What’s Current: Apparel company, Lands’ End, cancels donations to Fund for Women’s Equality after religious critics take issue with Gloria Steinem

Photograph: Paul Zimmerman/Wire Images
Photograph: Paul Zimmerman/Wire Images

Lands’ End apologizes for featuring an interview with Gloria Steinem and ends its donations to the Fund for Women’s Equality. (Turns out they don’t care about feminism because their primary objective is actually just making money or something.)

Kesha posts an emotional thank-you note, saying, “this is bigger than just me.”

“Worst serial killer in history,” Robert Pickton, who fed prostituted women to pigs, claims that his arrest by Canadian police was actually what was “truly evil” about the situation.

The U.S. government turns a blind eye to policies that fuel sex trafficking.

“It is high time to stop saying ‘boys will be boys’ and recognize that abolishing sex trafficking requires placing the stigma on the purchaser rather than the commodified women and girls they buy.”

Melissa Farley systematically expounds the moral rationalization of prostitution and the denial of its harms:

“Anyone who knows about the daily life of those in prostitution understands that safety in prostitution is a pipe dream. Advocates of legal and decriminalized prostitution understand this but rarely admit it. Still, evidence exists, for example the Sex Workers’ Education and Advocacy Taskforce in South Africa addressed distributed a list of safety tips including the recommendation that while undressing, the prostituting individual should “accidentally” kick a shoe under the bed, and while retrieving it, should check for knives, handcuffs or rope.”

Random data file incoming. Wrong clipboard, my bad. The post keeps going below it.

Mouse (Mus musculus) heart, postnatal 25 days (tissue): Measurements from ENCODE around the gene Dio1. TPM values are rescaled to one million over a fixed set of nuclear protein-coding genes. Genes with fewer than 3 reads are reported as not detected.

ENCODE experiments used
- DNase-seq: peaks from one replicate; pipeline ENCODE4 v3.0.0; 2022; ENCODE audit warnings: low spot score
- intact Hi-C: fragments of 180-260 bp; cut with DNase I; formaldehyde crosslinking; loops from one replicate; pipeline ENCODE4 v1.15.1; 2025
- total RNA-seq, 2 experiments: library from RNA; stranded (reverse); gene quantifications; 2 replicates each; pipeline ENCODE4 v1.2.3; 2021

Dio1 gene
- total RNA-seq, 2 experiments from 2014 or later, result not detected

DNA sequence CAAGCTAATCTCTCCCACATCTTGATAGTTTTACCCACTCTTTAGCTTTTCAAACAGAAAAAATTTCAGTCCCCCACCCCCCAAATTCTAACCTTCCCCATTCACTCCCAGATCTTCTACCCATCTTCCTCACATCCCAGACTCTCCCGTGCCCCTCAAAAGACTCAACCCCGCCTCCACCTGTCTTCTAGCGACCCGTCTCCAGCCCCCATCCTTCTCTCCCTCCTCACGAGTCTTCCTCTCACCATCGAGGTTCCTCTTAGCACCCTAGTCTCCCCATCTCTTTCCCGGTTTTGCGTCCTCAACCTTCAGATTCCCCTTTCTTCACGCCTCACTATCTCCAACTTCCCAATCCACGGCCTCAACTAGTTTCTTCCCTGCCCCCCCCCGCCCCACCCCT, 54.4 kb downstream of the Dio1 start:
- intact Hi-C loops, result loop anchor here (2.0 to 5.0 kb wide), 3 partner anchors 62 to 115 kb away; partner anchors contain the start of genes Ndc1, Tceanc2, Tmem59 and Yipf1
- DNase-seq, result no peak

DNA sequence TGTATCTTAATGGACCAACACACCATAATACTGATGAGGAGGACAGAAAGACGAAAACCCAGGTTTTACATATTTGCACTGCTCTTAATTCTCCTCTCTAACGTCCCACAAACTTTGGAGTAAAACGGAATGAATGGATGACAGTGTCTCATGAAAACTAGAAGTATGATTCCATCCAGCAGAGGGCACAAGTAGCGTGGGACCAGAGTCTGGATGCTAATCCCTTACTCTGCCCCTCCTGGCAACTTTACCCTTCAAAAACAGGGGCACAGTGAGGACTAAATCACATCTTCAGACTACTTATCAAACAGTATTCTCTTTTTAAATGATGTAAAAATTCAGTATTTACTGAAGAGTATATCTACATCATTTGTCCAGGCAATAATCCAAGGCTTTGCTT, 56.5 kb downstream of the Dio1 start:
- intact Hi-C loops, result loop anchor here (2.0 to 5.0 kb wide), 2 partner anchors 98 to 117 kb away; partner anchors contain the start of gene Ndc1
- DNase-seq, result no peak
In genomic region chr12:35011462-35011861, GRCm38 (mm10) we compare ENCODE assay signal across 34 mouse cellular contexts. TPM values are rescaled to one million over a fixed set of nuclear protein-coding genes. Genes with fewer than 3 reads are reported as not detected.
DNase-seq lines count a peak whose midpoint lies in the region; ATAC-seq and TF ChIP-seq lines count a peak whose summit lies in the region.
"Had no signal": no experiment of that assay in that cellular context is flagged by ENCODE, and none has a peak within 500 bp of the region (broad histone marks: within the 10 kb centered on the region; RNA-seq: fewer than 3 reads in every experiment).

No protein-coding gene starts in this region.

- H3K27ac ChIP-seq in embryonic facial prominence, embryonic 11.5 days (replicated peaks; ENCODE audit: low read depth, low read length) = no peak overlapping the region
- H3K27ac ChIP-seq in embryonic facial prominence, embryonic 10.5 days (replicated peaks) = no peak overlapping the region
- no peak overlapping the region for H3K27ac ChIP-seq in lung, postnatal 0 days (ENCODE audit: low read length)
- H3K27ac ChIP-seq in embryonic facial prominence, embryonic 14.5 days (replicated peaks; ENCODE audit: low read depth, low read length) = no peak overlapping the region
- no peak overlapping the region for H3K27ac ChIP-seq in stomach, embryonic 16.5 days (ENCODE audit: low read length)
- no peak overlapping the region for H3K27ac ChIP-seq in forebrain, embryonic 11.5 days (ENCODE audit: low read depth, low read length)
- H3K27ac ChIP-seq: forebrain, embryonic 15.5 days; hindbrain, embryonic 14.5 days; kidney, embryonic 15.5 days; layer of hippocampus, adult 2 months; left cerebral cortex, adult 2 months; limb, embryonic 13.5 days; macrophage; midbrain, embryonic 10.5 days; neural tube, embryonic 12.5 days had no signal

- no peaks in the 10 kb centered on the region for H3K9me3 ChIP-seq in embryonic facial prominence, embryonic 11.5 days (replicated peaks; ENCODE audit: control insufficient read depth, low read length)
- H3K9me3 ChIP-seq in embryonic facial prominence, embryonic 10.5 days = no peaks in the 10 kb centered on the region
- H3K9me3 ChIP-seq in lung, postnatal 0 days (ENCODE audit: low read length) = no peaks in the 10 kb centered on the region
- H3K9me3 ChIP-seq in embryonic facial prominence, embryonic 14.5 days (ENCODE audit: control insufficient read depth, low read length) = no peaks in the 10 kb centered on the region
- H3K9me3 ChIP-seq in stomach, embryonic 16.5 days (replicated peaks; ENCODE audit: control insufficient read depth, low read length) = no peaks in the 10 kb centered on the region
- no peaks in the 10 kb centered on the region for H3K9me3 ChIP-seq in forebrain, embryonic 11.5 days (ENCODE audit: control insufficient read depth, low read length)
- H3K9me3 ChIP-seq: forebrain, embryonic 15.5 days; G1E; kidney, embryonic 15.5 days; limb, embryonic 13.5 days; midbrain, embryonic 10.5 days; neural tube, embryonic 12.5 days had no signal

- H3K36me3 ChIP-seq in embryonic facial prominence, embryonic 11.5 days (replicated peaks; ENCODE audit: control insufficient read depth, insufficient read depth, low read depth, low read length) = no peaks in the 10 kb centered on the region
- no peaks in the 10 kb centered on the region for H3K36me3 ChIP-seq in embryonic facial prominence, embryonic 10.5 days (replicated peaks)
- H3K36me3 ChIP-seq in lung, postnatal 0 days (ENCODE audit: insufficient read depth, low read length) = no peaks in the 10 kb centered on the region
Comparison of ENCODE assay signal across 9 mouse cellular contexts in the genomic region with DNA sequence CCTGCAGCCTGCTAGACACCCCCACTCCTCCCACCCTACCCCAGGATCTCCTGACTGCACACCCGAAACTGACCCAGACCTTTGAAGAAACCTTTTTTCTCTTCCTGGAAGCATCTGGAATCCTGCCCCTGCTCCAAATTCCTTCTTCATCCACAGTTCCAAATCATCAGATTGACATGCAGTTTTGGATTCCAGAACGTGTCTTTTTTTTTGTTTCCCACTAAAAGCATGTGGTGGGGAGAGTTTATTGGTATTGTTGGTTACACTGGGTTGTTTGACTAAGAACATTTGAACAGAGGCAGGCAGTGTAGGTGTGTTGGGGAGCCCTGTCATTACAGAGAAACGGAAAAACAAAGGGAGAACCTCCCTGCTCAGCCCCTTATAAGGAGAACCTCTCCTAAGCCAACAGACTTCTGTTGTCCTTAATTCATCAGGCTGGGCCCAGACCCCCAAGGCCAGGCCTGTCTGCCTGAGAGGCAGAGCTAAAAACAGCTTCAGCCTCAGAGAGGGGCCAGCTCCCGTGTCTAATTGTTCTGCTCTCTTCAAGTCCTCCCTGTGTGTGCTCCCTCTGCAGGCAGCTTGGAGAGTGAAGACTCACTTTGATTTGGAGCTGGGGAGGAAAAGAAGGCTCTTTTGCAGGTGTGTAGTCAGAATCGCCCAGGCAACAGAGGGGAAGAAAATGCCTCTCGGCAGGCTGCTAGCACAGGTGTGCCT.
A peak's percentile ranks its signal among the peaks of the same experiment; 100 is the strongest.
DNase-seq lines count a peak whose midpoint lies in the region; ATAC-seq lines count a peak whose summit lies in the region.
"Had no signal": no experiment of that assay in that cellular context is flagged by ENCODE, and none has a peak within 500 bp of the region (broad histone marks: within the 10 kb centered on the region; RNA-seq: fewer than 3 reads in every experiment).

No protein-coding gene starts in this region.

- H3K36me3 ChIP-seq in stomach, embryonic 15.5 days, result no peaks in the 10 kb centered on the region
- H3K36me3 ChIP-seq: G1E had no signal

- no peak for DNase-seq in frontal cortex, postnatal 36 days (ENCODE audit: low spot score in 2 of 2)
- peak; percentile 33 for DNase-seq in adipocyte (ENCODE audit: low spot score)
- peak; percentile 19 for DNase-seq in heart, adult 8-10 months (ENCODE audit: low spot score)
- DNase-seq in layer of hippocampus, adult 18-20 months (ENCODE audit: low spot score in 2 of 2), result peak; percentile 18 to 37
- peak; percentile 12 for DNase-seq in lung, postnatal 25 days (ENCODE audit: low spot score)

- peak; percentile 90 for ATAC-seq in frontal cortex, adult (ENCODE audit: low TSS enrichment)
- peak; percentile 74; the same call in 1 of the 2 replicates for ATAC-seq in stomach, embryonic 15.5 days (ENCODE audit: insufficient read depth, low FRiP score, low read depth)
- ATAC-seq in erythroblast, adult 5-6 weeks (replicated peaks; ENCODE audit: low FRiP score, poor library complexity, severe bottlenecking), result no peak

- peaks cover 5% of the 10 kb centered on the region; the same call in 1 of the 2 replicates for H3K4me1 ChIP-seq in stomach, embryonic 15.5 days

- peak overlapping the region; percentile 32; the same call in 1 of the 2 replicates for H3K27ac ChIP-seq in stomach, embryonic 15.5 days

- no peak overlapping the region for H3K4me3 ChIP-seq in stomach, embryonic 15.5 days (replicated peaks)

Jonah Mix thoroughly elaborates on the deep contradictions in leftist thought presented by the liberal and progressive support for the legalization of pimping and buying sex:

“Leftist defences of prostitution are awash in unintended implications for other exploitative industries. For example, many on the Left argue that without decriminalization, women in prostitution are unable to claim health benefits and other labor protections. But this is also the case with those who work illegally for less than minimum wage. While the Fair Labor Standards Act is technically designed to allow all employees to request worker’s compensation and overtime pay, under-the-table workers (especially immigrants, young adults, and unskilled labourers) are often unable to claim these benefits as a result of their grey legal position.

In response to this, it could be said that lowering or abolishing the minimum wage would allow these workers to come out from the shadows and claim FLSA protections, much as decriminalizing prostitution is said to do the same. Yet very few Leftists would argue that the abolition of wage laws is an acceptable way to ensure workers’ safety, even if the removal of those wage laws would allow them to claim protections afforded to others.”

Susan Cox

Susan Cox is a feminist writer and academic living in the United States. She teaches in Philosophy.